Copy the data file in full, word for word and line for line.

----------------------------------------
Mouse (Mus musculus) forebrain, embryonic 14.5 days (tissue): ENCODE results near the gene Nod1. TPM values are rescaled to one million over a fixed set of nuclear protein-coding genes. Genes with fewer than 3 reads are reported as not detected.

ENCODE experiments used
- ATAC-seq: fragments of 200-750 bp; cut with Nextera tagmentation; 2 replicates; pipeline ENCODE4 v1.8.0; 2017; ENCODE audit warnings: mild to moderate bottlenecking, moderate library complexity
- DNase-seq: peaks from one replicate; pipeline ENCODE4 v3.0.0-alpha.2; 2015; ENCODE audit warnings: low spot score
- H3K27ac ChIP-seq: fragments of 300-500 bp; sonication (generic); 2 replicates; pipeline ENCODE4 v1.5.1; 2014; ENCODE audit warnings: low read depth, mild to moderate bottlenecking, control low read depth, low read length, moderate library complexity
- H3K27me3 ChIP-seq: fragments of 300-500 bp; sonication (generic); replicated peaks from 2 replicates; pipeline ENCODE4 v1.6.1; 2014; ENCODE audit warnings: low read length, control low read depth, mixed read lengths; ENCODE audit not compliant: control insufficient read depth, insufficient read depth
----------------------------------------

Mouse (Mus musculus) forebrain, embryonic 14.5 days (tissue): ENCODE results near the gene Nod1. TPM values are rescaled to one million over a fixed set of nuclear protein-coding genes. Genes with fewer than 3 reads are reported as not detected.

ENCODE experiments used
- ATAC-seq: fragments of 200-750 bp; cut with Nextera tagmentation; 2 replicates; pipeline ENCODE4 v1.8.0; 2017; ENCODE audit warnings: mild to moderate bottlenecking, moderate library complexity
- DNase-seq: peaks from one replicate; pipeline ENCODE4 v3.0.0-alpha.2; 2015; ENCODE audit warnings: low spot score
- H3K27ac ChIP-seq: fragments of 300-500 bp; sonication (generic); 2 replicates; pipeline ENCODE4 v1.5.1; 2014; ENCODE audit warnings: low read depth, mild to moderate bottlenecking, control low read depth, low read length, moderate library complexity
- H3K27me3 ChIP-seq: fragments of 300-500 bp; sonication (generic); replicated peaks from 2 replicates; pipeline ENCODE4 v1.6.1; 2014; ENCODE audit warnings: low read length, control low read depth, mixed read lengths; ENCODE audit not compliant: control insufficient read depth, insufficient read depth